Hello,

I am just wondering what pump you use? I use a minimed 522 and load my data up to Carelink which provides all the graphs and so forth. If I didn't do this I would use the Excel sheet because it looks pretty cool.

Dave

 
At 8:41 AM, Anonymous melissa said...

I was fascinated by this program. It makes it so convenient to keep track of the numbers. I was noticing some of your food choices. You have a palet like mine. Then I figured that I wanted to eat foods that not only gave me energy, but lowered my blood sugar as well. Try this:
www.diabetesdoneright.com
It's a best seller and has been so valuable to me.

 
At 6:40 AM, Blogger Chrissie in Belgium said...

YES, Kevin is GREAT! You cannot love his charts more than me. I love them most! Nobody could possible love them more than me - I dibs that position!

 
At 6:54 AM, Anonymous Anonymous said...

Hello,

Glad to see you found Kevin's logbook. I've read about it as well. I hope your numbers are still looking as fantastic as they do on that graph.

We are in the midst of our preparations for the first UN-observed World Diabetes Day (www.worlddiabetesday.org) on 14 November this year, and I wanted to ask you if you would like to help us to spread awareness of this worldwide event and the theme we have chosen for it this year - Diabetes in Children and Adolescents.

It is estimated that over 200 children develop type 1 diabetes every day and there's no question that the disease often hits disadvantaged communities the hardest, and that children in the developing world can die because their parents are unable to afford medication. In many countries diabetes is still considered an adult disease and as a result can be diagnosed late with severe consequences, including death. Even after diagnosis many children experience poor control and develop complications early.

This is why one of our key objectives for World Diabetes Day this year is to double the number of children covered by the Life for a Child Program - http://www.worlddiabetesday.org/go/wdd-2007/life-for-a-child. We also want to encourage initiatives that can help to reduce diabetic ketoacidosis (diabetic coma) and to promote the sort of healthy lifestyles which can prevent the onset of type 2 diabetes in children.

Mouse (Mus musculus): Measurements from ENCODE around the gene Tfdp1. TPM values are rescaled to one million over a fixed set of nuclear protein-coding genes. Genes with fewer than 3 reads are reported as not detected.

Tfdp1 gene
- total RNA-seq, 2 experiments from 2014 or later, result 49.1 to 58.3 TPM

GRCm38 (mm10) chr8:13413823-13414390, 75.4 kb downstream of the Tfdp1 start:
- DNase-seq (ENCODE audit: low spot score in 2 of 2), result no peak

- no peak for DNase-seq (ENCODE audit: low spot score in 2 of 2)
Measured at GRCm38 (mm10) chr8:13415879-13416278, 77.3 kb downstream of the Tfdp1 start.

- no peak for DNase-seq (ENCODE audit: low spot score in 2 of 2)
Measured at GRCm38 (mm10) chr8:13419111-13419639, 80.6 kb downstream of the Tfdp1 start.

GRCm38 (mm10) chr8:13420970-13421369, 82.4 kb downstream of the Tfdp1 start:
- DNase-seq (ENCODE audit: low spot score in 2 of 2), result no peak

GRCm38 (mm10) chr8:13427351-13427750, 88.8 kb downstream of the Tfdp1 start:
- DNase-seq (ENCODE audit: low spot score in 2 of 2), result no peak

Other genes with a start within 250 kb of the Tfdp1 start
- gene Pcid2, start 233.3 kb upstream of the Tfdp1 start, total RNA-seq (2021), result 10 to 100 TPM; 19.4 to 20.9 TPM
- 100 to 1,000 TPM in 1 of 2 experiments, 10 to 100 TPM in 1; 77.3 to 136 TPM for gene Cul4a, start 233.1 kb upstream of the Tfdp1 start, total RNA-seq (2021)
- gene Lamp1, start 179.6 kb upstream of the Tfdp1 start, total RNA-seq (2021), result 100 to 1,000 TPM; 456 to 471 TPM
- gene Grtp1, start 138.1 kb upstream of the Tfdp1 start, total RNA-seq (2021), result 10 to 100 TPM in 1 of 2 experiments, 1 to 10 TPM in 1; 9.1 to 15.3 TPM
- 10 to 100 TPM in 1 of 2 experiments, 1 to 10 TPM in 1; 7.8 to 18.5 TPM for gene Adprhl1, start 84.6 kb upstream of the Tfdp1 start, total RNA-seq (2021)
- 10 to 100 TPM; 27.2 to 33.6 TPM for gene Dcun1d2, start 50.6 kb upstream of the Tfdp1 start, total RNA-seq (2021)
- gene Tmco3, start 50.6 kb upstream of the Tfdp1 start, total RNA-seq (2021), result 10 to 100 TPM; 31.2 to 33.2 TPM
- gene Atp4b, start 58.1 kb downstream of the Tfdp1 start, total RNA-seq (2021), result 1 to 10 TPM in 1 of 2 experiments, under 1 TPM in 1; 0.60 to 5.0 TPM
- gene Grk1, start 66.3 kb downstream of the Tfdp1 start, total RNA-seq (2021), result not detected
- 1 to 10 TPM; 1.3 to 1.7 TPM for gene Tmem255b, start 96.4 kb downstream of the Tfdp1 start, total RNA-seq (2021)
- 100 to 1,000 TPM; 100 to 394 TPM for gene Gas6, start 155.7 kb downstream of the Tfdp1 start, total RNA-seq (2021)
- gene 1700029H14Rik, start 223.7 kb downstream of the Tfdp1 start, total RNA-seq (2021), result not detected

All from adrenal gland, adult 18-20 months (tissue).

A version of the diabetes circle, the icon we used for our Unite for Diabetes campaign http://www.unitefordiabetes.org/ has now been adopted for World Diabetes Day and we have produced a number of web banners that you can view and download here http://banners.worlddiabetesday.org.

The way in which you can help us spread awareness of World Diabetes Day is to add one of the banners to your own blog, which we would really appreciate.

The UN's World Diabetes Day Resolution (61/225) was really just the first goal of an ambitious campaign that we have been leading. This is the first time a non-communicable disease has been recognised as a serious threat to global public health and we are hoping now to further raise awareness globally of the disease that is predicted to contribute to 6% of the world’s mortality in 2007.

If you would like to know more about the UN Resolution and our plans for World Diabetes Day this year, just drop me a line and I will get back to you with more information.

Tremendous thanks,
Stephanie Tanner
IDF - Communications Assistant

 
At 7:25 PM, Blogger Celia said...

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At 9:34 PM, Anonymous Herbal Remedies said...

Indeed, sometimes it just takes for a person to have a 'motivating factor' in order to achieve that long-yearned for goal...One also has to keep in check the possible holistic treatments for that safe and effective healing through this disease. Alternative medicine can relieve the symptoms of this disease without the side effects that might occur with OTC drugs...

 
At 2:58 AM, Anonymous Anonymous said...

Magnificent job! The data delivered was great. I hope that you keep up the good job accomplished.
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At 8:30 PM, Anonymous EMR said...

eating healthy is definitely the first step of control towards a healthy lifestyle and when with a disease this becomes like imperative.